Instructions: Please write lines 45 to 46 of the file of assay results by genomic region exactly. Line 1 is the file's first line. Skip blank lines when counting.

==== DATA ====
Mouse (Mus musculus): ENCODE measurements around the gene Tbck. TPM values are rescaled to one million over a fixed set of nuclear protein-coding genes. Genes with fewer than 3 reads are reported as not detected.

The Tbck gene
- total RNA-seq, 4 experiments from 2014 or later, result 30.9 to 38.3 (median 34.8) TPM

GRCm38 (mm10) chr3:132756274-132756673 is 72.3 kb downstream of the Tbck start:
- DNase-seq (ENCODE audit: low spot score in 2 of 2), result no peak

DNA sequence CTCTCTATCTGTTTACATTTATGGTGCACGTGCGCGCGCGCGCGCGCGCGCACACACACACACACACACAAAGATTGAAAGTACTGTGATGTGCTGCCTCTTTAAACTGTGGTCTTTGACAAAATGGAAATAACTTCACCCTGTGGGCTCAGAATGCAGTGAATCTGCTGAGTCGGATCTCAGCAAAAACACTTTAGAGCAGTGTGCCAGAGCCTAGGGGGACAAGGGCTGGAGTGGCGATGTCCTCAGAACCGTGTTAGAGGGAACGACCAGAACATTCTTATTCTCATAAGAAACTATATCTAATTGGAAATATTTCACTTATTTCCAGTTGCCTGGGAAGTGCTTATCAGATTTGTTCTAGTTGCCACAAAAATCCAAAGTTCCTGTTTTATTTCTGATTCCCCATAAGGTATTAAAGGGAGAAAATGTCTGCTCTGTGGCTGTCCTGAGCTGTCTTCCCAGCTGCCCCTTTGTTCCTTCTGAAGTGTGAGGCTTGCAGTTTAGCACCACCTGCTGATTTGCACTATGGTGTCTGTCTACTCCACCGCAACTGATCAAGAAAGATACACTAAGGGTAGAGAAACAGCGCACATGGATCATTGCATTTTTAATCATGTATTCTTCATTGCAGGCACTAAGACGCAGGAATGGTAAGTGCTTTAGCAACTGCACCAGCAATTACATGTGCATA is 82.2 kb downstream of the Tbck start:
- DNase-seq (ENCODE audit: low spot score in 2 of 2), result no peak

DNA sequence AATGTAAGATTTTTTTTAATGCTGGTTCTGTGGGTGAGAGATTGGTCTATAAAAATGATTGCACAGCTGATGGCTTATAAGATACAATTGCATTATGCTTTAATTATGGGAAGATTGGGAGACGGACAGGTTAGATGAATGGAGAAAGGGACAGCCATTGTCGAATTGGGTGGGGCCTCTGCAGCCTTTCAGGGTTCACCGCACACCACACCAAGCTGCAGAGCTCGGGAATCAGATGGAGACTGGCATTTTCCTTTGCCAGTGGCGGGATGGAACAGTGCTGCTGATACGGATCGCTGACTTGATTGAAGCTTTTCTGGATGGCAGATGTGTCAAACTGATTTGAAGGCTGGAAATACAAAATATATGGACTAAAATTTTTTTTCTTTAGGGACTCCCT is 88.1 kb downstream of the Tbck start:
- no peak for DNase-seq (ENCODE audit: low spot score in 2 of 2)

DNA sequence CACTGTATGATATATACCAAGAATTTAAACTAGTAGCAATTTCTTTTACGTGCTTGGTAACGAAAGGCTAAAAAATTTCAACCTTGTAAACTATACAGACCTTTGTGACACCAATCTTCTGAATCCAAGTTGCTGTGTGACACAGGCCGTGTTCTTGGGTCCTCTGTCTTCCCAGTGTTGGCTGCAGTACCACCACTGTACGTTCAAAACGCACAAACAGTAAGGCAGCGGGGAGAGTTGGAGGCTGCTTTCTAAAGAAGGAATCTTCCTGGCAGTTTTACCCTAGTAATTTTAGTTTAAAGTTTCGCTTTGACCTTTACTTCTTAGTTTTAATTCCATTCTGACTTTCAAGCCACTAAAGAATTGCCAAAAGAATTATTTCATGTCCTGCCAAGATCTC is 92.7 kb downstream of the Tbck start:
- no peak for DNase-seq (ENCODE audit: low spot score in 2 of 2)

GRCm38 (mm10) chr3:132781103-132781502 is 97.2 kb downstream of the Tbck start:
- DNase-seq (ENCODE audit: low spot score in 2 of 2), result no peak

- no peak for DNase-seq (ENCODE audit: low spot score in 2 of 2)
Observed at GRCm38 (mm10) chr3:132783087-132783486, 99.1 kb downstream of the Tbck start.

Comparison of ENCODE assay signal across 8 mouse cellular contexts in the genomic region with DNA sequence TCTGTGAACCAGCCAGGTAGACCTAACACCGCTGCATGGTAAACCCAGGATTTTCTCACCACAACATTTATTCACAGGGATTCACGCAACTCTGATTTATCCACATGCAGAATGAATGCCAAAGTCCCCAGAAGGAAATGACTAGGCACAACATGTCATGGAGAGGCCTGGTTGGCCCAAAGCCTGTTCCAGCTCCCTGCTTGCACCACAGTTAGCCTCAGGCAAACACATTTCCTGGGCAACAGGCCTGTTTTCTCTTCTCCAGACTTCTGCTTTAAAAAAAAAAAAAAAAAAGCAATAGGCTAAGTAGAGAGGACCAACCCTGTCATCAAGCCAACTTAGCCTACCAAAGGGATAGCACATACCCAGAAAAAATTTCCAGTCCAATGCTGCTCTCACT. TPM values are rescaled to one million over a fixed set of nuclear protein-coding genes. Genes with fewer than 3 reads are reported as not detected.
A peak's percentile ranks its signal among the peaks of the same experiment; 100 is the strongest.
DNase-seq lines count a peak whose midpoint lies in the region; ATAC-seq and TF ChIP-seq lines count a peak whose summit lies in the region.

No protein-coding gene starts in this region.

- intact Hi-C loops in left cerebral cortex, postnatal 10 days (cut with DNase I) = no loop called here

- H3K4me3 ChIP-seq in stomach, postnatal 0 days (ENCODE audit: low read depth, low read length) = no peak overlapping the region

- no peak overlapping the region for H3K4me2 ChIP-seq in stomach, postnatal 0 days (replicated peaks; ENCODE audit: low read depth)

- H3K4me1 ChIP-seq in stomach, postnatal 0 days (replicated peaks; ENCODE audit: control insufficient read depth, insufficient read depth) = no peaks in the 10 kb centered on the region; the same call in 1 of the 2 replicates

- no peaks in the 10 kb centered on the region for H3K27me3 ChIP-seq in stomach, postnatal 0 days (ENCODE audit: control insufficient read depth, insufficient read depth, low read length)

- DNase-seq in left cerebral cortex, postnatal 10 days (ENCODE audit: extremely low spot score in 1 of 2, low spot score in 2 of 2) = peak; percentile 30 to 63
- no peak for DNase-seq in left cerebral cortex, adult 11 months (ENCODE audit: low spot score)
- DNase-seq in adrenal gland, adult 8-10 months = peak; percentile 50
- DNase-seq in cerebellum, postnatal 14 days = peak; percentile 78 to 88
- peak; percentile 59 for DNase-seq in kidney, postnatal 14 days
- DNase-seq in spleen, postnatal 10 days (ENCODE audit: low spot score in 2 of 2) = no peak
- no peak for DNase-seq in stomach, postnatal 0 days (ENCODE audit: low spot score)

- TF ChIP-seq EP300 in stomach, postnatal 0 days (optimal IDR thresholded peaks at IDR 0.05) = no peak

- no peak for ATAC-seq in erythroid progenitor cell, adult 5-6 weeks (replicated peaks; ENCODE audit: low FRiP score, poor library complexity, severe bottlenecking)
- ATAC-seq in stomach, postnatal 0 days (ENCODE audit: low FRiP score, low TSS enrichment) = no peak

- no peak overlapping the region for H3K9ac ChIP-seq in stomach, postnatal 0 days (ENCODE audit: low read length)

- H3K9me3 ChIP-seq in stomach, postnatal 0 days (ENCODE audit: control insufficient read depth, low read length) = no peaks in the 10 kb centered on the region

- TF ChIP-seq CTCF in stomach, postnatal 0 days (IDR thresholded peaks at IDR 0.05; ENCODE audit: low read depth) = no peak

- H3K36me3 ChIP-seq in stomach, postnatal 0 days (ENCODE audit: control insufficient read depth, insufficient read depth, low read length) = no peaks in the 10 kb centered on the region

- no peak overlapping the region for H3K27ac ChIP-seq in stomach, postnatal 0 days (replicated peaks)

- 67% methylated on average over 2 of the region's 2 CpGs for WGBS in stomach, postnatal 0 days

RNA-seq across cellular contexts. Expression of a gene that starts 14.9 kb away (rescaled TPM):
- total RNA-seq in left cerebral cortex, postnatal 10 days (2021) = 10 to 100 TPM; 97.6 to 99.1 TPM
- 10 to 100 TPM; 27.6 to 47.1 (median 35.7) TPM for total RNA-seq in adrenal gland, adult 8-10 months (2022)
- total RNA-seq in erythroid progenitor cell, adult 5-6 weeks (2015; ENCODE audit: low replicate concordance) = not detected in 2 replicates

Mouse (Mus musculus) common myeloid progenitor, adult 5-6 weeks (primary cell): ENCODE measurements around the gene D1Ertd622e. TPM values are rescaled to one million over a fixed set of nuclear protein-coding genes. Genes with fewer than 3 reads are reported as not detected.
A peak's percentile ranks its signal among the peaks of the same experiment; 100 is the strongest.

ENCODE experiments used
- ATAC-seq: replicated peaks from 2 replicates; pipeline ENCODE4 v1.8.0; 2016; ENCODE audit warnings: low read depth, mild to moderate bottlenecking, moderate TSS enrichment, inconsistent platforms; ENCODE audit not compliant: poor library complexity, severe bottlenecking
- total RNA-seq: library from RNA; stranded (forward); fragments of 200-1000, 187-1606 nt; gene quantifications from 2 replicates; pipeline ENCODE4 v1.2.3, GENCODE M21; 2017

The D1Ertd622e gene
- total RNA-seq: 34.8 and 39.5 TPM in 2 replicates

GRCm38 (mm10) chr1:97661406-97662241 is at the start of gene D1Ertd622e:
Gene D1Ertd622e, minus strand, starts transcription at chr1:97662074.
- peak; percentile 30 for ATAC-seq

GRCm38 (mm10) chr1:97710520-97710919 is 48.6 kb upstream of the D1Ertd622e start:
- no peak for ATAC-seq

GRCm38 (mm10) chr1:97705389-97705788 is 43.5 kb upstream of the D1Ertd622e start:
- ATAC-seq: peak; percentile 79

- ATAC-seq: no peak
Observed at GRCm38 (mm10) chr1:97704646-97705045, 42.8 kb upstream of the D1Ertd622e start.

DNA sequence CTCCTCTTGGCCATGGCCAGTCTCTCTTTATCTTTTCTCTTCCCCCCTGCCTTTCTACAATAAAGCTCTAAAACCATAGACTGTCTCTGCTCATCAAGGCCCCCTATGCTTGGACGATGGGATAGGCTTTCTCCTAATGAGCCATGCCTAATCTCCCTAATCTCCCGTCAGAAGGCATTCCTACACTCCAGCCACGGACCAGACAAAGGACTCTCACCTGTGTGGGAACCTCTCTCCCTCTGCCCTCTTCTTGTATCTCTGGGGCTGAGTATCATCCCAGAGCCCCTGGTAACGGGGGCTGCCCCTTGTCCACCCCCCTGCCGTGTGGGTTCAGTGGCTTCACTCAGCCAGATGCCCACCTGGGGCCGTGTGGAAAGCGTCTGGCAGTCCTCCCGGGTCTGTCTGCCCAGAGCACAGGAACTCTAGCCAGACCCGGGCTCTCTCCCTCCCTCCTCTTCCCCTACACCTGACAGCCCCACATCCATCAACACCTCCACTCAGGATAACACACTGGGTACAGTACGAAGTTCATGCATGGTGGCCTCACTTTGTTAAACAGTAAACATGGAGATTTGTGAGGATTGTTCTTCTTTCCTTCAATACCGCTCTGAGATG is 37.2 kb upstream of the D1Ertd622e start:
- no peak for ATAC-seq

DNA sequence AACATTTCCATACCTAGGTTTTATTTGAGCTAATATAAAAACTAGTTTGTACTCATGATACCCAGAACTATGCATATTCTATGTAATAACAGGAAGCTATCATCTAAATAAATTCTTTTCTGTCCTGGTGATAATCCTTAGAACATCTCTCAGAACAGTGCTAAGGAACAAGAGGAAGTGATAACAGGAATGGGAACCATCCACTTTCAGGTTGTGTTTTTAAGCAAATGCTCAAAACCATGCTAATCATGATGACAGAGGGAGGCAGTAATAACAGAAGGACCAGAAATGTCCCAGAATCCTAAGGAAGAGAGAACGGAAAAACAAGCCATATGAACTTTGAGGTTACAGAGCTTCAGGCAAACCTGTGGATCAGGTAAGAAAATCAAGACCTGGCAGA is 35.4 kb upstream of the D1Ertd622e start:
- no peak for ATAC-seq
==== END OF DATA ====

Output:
Mouse (Mus musculus) common myeloid progenitor, adult 5-6 weeks (primary cell): ENCODE measurements around the gene D1Ertd622e. TPM values are rescaled to one million over a fixed set of nuclear protein-coding genes. Genes with fewer than 3 reads are reported as not detected.
A peak's percentile ranks its signal among the peaks of the same experiment; 100 is the strongest.